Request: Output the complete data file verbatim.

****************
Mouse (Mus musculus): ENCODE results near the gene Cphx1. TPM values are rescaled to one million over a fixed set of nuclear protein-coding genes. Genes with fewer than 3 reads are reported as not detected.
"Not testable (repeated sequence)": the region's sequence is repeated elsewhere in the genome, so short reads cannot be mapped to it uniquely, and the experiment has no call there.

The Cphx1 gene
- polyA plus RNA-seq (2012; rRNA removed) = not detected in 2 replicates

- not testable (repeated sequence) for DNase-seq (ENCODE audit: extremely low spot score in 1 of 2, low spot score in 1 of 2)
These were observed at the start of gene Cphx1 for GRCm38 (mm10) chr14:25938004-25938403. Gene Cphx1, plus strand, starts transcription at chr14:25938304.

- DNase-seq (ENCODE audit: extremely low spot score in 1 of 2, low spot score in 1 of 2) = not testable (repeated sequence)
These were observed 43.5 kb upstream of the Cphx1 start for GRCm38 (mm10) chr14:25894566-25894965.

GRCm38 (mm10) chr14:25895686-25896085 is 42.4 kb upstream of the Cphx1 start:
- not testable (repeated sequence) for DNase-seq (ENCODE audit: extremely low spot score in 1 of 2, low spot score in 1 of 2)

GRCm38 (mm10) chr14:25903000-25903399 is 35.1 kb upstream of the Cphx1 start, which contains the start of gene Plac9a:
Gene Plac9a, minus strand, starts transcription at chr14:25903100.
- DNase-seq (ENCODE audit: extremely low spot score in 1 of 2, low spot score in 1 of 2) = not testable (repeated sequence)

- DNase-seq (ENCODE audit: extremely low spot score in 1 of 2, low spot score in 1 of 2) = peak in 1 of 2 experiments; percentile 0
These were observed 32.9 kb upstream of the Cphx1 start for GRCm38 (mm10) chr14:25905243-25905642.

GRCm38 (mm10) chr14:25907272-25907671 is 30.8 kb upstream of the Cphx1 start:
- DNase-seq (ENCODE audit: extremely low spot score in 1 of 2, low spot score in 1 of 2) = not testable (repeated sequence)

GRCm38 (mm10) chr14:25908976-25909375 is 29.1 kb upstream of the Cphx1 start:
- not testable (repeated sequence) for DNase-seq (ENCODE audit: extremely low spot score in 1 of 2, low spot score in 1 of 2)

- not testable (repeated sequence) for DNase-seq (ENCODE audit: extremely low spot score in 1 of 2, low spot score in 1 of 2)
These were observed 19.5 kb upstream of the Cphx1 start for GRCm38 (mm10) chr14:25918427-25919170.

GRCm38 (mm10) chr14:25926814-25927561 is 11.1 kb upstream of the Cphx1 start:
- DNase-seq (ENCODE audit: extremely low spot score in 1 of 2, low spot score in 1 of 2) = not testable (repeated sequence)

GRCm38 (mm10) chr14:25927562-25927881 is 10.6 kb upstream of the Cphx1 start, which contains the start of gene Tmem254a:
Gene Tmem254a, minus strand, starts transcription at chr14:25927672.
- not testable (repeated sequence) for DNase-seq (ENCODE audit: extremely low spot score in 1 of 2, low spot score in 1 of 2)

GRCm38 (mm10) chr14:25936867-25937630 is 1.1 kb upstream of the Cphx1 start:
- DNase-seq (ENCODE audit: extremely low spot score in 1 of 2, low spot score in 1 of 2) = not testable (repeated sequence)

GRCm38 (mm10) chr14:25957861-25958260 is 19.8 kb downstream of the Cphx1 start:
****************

Mouse (Mus musculus): ENCODE results near the gene Cphx1. TPM values are rescaled to one million over a fixed set of nuclear protein-coding genes. Genes with fewer than 3 reads are reported as not detected.
"Not testable (repeated sequence)": the region's sequence is repeated elsewhere in the genome, so short reads cannot be mapped to it uniquely, and the experiment has no call there.

The Cphx1 gene
- polyA plus RNA-seq (2012; rRNA removed) = not detected in 2 replicates

- not testable (repeated sequence) for DNase-seq (ENCODE audit: extremely low spot score in 1 of 2, low spot score in 1 of 2)
These were observed at the start of gene Cphx1 for GRCm38 (mm10) chr14:25938004-25938403. Gene Cphx1, plus strand, starts transcription at chr14:25938304.

- DNase-seq (ENCODE audit: extremely low spot score in 1 of 2, low spot score in 1 of 2) = not testable (repeated sequence)
These were observed 43.5 kb upstream of the Cphx1 start for GRCm38 (mm10) chr14:25894566-25894965.

GRCm38 (mm10) chr14:25895686-25896085 is 42.4 kb upstream of the Cphx1 start:
- not testable (repeated sequence) for DNase-seq (ENCODE audit: extremely low spot score in 1 of 2, low spot score in 1 of 2)

GRCm38 (mm10) chr14:25903000-25903399 is 35.1 kb upstream of the Cphx1 start, which contains the start of gene Plac9a:
Gene Plac9a, minus strand, starts transcription at chr14:25903100.
- DNase-seq (ENCODE audit: extremely low spot score in 1 of 2, low spot score in 1 of 2) = not testable (repeated sequence)

- DNase-seq (ENCODE audit: extremely low spot score in 1 of 2, low spot score in 1 of 2) = peak in 1 of 2 experiments; percentile 0
These were observed 32.9 kb upstream of the Cphx1 start for GRCm38 (mm10) chr14:25905243-25905642.

GRCm38 (mm10) chr14:25907272-25907671 is 30.8 kb upstream of the Cphx1 start:
- DNase-seq (ENCODE audit: extremely low spot score in 1 of 2, low spot score in 1 of 2) = not testable (repeated sequence)

GRCm38 (mm10) chr14:25908976-25909375 is 29.1 kb upstream of the Cphx1 start:
- not testable (repeated sequence) for DNase-seq (ENCODE audit: extremely low spot score in 1 of 2, low spot score in 1 of 2)

- not testable (repeated sequence) for DNase-seq (ENCODE audit: extremely low spot score in 1 of 2, low spot score in 1 of 2)
These were observed 19.5 kb upstream of the Cphx1 start for GRCm38 (mm10) chr14:25918427-25919170.

GRCm38 (mm10) chr14:25926814-25927561 is 11.1 kb upstream of the Cphx1 start:
- DNase-seq (ENCODE audit: extremely low spot score in 1 of 2, low spot score in 1 of 2) = not testable (repeated sequence)

GRCm38 (mm10) chr14:25927562-25927881 is 10.6 kb upstream of the Cphx1 start, which contains the start of gene Tmem254a:
Gene Tmem254a, minus strand, starts transcription at chr14:25927672.
- not testable (repeated sequence) for DNase-seq (ENCODE audit: extremely low spot score in 1 of 2, low spot score in 1 of 2)

GRCm38 (mm10) chr14:25936867-25937630 is 1.1 kb upstream of the Cphx1 start:
- DNase-seq (ENCODE audit: extremely low spot score in 1 of 2, low spot score in 1 of 2) = not testable (repeated sequence)

GRCm38 (mm10) chr14:25957861-25958260 is 19.8 kb downstream of the Cphx1 start: